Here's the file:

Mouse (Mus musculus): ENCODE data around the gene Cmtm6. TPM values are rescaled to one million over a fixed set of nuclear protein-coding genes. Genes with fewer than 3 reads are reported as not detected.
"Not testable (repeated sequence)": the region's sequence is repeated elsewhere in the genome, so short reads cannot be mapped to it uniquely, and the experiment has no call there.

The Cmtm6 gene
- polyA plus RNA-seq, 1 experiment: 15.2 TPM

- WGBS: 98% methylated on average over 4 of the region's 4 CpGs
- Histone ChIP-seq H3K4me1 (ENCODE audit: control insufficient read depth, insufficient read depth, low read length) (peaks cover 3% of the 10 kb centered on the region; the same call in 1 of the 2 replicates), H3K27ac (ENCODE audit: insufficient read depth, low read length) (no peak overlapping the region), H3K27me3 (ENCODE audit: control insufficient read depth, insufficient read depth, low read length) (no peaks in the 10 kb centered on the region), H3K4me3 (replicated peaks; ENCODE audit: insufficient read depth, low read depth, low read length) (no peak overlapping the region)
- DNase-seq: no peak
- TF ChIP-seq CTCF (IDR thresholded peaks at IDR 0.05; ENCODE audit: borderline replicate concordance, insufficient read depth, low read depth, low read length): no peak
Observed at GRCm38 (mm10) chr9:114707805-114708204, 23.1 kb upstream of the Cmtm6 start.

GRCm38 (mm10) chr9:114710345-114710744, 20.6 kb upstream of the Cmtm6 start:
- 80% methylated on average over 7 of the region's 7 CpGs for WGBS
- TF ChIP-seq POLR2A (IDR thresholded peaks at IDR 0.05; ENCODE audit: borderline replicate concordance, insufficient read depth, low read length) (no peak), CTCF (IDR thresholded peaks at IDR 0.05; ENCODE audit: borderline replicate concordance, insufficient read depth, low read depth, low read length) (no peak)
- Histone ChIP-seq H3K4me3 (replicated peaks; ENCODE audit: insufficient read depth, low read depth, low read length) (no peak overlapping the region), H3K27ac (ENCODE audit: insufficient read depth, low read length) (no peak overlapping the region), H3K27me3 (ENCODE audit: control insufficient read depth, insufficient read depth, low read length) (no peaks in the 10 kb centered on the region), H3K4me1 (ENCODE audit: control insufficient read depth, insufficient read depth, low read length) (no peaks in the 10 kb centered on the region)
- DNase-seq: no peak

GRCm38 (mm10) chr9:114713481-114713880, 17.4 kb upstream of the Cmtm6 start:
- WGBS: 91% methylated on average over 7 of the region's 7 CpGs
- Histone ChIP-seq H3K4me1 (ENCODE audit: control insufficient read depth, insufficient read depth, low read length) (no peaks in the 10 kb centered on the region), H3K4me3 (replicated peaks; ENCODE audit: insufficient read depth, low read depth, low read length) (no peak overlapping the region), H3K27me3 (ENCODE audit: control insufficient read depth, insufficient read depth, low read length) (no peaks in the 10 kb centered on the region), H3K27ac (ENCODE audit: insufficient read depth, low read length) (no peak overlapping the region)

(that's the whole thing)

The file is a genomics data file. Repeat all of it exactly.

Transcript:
Mouse (Mus musculus): ENCODE data around the gene Cmtm6. TPM values are rescaled to one million over a fixed set of nuclear protein-coding genes. Genes with fewer than 3 reads are reported as not detected.
"Not testable (repeated sequence)": the region's sequence is repeated elsewhere in the genome, so short reads cannot be mapped to it uniquely, and the experiment has no call there.

The Cmtm6 gene
- polyA plus RNA-seq, 1 experiment: 15.2 TPM

- WGBS: 98% methylated on average over 4 of the region's 4 CpGs
- Histone ChIP-seq H3K4me1 (ENCODE audit: control insufficient read depth, insufficient read depth, low read length) (peaks cover 3% of the 10 kb centered on the region; the same call in 1 of the 2 replicates), H3K27ac (ENCODE audit: insufficient read depth, low read length) (no peak overlapping the region), H3K27me3 (ENCODE audit: control insufficient read depth, insufficient read depth, low read length) (no peaks in the 10 kb centered on the region), H3K4me3 (replicated peaks; ENCODE audit: insufficient read depth, low read depth, low read length) (no peak overlapping the region)
- DNase-seq: no peak
- TF ChIP-seq CTCF (IDR thresholded peaks at IDR 0.05; ENCODE audit: borderline replicate concordance, insufficient read depth, low read depth, low read length): no peak
Observed at GRCm38 (mm10) chr9:114707805-114708204, 23.1 kb upstream of the Cmtm6 start.

GRCm38 (mm10) chr9:114710345-114710744, 20.6 kb upstream of the Cmtm6 start:
- 80% methylated on average over 7 of the region's 7 CpGs for WGBS
- TF ChIP-seq POLR2A (IDR thresholded peaks at IDR 0.05; ENCODE audit: borderline replicate concordance, insufficient read depth, low read length) (no peak), CTCF (IDR thresholded peaks at IDR 0.05; ENCODE audit: borderline replicate concordance, insufficient read depth, low read depth, low read length) (no peak)
- Histone ChIP-seq H3K4me3 (replicated peaks; ENCODE audit: insufficient read depth, low read depth, low read length) (no peak overlapping the region), H3K27ac (ENCODE audit: insufficient read depth, low read length) (no peak overlapping the region), H3K27me3 (ENCODE audit: control insufficient read depth, insufficient read depth, low read length) (no peaks in the 10 kb centered on the region), H3K4me1 (ENCODE audit: control insufficient read depth, insufficient read depth, low read length) (no peaks in the 10 kb centered on the region)
- DNase-seq: no peak

GRCm38 (mm10) chr9:114713481-114713880, 17.4 kb upstream of the Cmtm6 start:
- WGBS: 91% methylated on average over 7 of the region's 7 CpGs
- Histone ChIP-seq H3K4me1 (ENCODE audit: control insufficient read depth, insufficient read depth, low read length) (no peaks in the 10 kb centered on the region), H3K4me3 (replicated peaks; ENCODE audit: insufficient read depth, low read depth, low read length) (no peak overlapping the region), H3K27me3 (ENCODE audit: control insufficient read depth, insufficient read depth, low read length) (no peaks in the 10 kb centered on the region), H3K27ac (ENCODE audit: insufficient read depth, low read length) (no peak overlapping the region)